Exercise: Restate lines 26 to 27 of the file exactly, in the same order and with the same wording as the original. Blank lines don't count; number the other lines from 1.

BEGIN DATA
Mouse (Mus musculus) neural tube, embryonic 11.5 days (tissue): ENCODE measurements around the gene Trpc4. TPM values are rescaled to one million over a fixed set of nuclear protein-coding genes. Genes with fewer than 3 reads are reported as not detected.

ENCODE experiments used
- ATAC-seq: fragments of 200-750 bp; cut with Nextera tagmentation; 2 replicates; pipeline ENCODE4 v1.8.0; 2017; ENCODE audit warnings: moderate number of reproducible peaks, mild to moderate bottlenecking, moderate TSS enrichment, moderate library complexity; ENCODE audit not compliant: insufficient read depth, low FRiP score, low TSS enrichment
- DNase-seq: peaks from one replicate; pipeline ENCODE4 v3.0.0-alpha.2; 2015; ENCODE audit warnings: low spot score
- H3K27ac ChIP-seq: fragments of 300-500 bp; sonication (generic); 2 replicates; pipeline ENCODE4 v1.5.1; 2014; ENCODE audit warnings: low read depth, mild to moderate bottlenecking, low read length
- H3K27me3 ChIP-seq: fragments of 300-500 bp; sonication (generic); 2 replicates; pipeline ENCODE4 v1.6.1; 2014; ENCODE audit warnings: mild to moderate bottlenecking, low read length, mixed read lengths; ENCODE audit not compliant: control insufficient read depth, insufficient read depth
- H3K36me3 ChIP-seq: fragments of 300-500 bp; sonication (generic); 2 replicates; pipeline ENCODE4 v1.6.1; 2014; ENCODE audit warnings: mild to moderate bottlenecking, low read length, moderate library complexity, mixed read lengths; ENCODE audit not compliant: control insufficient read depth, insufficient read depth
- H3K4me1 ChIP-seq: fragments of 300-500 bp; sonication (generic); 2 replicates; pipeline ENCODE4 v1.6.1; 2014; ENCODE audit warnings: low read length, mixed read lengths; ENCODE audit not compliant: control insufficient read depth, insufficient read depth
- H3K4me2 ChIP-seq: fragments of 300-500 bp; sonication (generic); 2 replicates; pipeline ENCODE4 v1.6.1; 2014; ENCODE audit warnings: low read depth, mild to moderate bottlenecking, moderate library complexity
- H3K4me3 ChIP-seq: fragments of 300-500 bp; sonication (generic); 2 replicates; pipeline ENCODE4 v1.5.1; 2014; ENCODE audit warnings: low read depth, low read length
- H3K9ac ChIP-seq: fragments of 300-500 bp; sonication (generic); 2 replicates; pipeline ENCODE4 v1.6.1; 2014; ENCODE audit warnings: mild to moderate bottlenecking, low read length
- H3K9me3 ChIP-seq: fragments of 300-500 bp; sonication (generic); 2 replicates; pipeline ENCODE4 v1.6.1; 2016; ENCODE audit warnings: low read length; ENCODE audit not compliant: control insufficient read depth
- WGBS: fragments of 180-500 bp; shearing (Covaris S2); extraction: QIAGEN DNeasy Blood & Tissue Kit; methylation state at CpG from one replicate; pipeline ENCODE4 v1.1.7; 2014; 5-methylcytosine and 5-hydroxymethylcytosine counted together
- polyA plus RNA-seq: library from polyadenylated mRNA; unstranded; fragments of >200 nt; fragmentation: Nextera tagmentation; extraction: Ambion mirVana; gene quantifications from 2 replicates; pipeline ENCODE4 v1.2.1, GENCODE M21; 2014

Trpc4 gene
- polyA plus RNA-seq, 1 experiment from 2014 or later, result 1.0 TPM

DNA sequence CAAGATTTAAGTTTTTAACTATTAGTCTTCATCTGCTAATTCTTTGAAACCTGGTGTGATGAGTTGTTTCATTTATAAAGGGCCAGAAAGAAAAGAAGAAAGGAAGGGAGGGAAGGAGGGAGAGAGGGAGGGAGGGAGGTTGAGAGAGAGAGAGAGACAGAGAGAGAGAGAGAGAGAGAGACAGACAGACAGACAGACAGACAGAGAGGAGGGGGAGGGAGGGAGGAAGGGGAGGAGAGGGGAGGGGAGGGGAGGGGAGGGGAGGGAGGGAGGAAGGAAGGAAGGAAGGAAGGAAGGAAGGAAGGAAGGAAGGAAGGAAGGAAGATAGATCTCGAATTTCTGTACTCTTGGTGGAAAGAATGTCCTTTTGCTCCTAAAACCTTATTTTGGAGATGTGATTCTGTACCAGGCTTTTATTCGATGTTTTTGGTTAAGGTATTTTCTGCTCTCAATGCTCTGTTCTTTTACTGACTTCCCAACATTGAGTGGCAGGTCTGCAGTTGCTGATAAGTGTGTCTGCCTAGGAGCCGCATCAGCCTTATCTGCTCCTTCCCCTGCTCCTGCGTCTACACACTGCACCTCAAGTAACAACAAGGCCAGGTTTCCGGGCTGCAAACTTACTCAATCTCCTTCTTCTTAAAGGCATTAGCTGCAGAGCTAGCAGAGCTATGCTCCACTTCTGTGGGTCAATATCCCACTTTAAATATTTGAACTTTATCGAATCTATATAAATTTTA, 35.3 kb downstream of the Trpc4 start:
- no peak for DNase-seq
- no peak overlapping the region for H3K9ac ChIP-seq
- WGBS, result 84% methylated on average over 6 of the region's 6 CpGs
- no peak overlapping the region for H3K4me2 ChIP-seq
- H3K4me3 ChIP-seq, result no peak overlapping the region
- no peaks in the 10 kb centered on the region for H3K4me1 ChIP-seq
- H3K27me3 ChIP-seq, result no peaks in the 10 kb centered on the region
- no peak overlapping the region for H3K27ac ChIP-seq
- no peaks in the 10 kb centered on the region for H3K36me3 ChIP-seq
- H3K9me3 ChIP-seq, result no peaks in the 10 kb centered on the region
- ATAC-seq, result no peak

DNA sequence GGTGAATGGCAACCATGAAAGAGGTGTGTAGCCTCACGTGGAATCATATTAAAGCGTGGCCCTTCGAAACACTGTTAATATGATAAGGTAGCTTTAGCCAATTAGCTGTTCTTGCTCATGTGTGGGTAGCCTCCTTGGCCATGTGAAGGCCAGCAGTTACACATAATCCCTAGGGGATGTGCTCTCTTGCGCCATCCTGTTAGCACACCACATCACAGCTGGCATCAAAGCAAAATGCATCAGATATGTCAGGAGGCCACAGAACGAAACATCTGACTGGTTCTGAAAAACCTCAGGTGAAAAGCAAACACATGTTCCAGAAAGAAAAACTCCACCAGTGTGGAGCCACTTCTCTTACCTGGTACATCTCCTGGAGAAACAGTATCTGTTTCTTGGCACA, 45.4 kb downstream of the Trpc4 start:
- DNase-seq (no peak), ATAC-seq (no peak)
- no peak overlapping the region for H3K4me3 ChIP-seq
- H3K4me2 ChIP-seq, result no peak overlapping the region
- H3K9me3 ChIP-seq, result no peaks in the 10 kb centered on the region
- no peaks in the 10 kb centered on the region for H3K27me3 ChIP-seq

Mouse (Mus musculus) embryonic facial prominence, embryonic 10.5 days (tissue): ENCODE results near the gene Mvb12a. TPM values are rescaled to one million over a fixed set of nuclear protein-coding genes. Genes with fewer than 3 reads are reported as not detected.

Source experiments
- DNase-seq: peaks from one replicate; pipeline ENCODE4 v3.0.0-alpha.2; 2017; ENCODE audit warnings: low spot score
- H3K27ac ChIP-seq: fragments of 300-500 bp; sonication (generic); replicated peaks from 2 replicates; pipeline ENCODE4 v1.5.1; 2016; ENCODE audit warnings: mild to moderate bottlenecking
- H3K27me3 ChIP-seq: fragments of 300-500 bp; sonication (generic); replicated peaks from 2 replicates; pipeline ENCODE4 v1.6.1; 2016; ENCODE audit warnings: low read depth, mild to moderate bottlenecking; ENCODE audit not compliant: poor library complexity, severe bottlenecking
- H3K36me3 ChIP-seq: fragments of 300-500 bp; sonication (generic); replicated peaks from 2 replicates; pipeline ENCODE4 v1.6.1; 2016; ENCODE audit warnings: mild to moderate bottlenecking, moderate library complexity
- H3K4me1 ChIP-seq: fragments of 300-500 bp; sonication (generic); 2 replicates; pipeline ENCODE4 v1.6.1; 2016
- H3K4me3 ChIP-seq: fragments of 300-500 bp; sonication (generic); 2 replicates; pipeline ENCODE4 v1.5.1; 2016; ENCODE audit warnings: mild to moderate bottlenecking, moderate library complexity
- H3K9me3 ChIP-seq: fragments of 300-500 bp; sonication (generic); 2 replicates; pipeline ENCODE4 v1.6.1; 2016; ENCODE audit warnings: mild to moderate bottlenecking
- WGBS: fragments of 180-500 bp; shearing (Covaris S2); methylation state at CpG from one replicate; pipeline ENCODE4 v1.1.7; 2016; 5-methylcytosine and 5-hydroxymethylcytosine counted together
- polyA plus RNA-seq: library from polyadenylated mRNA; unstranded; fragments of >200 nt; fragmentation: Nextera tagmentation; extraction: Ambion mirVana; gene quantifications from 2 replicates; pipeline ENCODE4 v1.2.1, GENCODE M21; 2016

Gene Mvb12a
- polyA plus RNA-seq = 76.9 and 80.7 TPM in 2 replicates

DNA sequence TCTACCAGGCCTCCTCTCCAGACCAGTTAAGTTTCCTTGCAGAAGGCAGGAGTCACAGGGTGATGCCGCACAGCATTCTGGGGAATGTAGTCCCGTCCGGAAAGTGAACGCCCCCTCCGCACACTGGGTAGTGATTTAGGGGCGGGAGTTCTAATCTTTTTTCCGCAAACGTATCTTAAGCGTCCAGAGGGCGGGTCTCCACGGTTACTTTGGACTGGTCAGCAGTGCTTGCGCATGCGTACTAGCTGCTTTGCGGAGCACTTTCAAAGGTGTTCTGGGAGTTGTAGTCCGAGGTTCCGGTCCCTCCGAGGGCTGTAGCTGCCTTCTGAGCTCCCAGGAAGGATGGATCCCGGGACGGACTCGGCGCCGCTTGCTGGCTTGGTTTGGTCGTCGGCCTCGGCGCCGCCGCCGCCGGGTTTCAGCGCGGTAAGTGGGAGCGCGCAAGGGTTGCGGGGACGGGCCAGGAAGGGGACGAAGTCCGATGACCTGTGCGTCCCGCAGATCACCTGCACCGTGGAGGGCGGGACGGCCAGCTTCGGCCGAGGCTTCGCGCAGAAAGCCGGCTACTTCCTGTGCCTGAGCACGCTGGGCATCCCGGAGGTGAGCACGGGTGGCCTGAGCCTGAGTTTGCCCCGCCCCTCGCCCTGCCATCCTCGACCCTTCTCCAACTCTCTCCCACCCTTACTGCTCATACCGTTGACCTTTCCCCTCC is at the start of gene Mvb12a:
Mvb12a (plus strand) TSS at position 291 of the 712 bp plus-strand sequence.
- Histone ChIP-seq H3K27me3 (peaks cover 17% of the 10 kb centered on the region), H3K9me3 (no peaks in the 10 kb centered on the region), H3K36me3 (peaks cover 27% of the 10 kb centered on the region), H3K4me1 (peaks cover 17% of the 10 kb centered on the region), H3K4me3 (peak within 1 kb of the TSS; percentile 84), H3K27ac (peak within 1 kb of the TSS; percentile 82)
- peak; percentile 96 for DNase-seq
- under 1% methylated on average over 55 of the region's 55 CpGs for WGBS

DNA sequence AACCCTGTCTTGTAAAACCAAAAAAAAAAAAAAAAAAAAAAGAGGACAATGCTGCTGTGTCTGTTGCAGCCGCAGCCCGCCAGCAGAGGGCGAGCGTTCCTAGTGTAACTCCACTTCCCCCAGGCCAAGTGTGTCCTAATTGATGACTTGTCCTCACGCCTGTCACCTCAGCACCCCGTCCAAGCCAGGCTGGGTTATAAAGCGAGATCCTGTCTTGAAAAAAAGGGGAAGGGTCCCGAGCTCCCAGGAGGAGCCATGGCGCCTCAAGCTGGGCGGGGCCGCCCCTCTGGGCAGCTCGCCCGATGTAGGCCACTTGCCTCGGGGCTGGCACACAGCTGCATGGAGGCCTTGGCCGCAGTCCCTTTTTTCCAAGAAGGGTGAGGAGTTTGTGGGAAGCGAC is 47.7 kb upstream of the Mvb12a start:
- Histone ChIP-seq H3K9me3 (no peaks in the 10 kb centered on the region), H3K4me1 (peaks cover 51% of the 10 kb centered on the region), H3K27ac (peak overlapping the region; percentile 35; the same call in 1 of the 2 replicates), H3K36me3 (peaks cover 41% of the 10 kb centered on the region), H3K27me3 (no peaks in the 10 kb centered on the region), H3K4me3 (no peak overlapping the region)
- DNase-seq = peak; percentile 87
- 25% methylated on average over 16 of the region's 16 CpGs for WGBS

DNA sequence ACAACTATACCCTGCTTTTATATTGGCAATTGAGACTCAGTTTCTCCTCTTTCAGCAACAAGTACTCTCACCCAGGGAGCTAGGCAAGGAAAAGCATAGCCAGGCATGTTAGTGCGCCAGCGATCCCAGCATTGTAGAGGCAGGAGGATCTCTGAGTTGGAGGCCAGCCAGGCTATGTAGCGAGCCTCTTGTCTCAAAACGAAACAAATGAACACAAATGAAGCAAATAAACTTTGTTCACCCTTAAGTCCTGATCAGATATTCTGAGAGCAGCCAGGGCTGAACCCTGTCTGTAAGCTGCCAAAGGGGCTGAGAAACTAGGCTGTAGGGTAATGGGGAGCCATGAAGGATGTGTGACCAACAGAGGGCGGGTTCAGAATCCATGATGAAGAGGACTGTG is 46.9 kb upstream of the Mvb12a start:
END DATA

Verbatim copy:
- no peaks in the 10 kb centered on the region for H3K36me3 ChIP-seq
- H3K9me3 ChIP-seq, result no peaks in the 10 kb centered on the region